Lawyer Mark Geragos, who has been hired to represent quarterback Colin Kaepernick, hasn’t said much publicly about the collusion grievance filed last Sunday on Kaepernick’s behalf against the NFL. In the latest episode of the Reasonable Doubt podcast (with his c0-host Adam Carolla), Geragos said plenty.
“What you need is the email from . . . Goodell to the owners, you need that smoking gun of the ‘don’t hire this guy,'” Carolla said in the episode that debuted Saturday.
“We have very good reason to believe that that exists,” Geragos replied.
Geragos went on to say that the smoking gun can come in the form of a piece of paper or an answer provided while testifying. Geragos also echoed a point made here recently regarding the potential value of digital evidence.
“The interesting thing will be when the discovery comes, and I expect the discovery to be very quickly,” Geragos said regarding the procedures for obtaining evidence before a formal hearing occurs. “You know, you can’t erase stuff anymore like you used to be able to; texts, emails, things of that nature.”
Geragos also explained that he opted to proceed with a grievance under the NFL’s labor deal because the rules allow things to unfold faster than they would in court.
“I want to move this as quickly as possible,” Geragos said, because Kaepernick “wants to play.”
Geragos also dropped a clear hint that the collusion grievance could go away quickly if Kaepernick gets a chance to play. Of course, the NFL has a reputation for stubbornness, especially in legal matters. If anything, the collusion grievance could cause the league to dig in even more.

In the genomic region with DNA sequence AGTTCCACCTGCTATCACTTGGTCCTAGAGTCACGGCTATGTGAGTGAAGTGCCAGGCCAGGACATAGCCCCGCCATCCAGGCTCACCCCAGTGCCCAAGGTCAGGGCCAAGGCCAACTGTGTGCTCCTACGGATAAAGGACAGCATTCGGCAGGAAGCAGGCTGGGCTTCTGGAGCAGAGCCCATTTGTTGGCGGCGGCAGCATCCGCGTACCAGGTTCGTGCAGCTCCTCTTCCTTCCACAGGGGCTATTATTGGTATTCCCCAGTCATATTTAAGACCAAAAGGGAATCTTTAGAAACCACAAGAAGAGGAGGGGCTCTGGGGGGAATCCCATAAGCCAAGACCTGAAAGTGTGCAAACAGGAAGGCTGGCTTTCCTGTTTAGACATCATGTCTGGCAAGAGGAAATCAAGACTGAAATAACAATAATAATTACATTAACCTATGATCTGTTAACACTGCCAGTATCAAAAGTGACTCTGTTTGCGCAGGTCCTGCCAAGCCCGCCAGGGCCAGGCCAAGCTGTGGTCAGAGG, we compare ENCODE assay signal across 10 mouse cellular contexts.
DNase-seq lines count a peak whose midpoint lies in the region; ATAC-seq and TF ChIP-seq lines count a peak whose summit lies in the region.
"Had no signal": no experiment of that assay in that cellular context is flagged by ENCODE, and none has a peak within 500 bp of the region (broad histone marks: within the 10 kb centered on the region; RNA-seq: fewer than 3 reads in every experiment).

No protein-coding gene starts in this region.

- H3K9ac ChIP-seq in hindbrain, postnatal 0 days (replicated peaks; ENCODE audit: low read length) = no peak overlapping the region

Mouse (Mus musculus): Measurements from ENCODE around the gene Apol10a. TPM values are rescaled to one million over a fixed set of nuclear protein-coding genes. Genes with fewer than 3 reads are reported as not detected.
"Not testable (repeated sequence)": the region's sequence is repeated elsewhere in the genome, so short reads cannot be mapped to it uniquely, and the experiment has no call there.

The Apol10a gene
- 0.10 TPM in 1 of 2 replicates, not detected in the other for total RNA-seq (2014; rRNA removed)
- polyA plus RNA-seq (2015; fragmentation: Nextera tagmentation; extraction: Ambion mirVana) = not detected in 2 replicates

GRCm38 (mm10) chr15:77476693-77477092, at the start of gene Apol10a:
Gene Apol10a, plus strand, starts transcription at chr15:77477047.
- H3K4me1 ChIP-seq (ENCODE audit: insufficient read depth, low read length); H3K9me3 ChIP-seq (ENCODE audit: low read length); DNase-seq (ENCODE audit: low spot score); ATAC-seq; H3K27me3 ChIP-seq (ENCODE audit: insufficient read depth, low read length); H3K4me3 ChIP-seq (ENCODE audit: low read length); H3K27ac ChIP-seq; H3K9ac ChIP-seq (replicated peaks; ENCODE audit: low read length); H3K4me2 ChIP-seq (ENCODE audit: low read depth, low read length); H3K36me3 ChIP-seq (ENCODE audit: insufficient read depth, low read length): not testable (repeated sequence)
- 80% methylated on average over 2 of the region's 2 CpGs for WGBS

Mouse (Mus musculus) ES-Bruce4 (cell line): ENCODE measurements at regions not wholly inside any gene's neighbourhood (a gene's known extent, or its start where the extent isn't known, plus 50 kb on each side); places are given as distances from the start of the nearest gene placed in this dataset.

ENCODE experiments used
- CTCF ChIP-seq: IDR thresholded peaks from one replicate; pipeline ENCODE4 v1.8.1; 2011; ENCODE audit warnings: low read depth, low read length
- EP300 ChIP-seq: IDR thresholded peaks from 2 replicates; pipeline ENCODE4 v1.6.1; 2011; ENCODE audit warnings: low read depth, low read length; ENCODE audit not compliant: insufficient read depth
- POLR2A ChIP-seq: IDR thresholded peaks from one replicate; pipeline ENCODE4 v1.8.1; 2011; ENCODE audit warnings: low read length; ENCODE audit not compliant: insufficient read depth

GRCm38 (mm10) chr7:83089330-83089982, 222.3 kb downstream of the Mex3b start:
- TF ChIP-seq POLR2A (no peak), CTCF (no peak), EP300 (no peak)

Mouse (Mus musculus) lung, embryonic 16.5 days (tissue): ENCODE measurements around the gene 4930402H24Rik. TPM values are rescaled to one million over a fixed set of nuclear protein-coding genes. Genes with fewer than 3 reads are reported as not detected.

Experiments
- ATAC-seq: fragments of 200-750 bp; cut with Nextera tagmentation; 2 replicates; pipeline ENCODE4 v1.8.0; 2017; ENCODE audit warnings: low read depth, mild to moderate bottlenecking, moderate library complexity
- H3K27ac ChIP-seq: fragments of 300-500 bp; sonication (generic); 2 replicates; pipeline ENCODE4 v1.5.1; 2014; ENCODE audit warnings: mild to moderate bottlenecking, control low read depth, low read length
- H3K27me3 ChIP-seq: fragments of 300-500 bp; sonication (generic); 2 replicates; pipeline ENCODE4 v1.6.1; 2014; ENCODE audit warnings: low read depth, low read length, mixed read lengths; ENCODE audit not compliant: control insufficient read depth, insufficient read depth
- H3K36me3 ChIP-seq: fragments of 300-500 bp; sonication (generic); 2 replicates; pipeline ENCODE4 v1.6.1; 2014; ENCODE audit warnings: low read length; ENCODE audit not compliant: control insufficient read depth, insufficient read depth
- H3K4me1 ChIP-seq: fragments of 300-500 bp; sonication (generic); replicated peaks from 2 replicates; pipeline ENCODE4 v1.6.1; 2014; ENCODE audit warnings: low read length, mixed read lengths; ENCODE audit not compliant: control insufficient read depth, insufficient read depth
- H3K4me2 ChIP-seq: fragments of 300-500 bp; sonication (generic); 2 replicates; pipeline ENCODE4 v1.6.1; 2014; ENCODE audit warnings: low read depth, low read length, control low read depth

Then again, if the NFL hires smart lawyers who quickly gather and properly understand the information that Geragos eventually will see from cell phones and email accounts, a strong recommendation could be made to find a way to get Kaepernick back to work.
“Sometimes I just want to tear what little hair I have on the head out when I see legal commentators say, ‘Oh, this is this uphill battle, it’s that uphill battle,'” Geragos said. “Guys, the conspiracy statute in federal court is much tougher than the collusion standard in the [NFL’s] CBA. . . . And every day federal prosecutors are able to prove conspiracy. So I do not think it’s as uphill as battle as people make it out to be, in fact I think it’s fairly obvious at this point that there has been collusion. But I don’t need to sit here and litigate it so much as let’s see what happens on Sunday in the quarterback situation and whether somebody signs him. I still have a pretty good feeling somebody’s gonna sign him.”
Most don’t have that feeling. Then again, most don’t have access to the proof of collusion that may be lurking in text exchanges and elsewhere on devices used by employees of the NFL and its teams.
The NFL has that access, and the NFL knows it doesn’t require a documented edict from 345 Park Avenue to prove collusion. Fretting among owners or other team employees about, for example, being called out by the President for signing Kaepernick may be sufficient to prove implied collusion, and the labor deal makes it clear that both express and implied collusion are prohibited.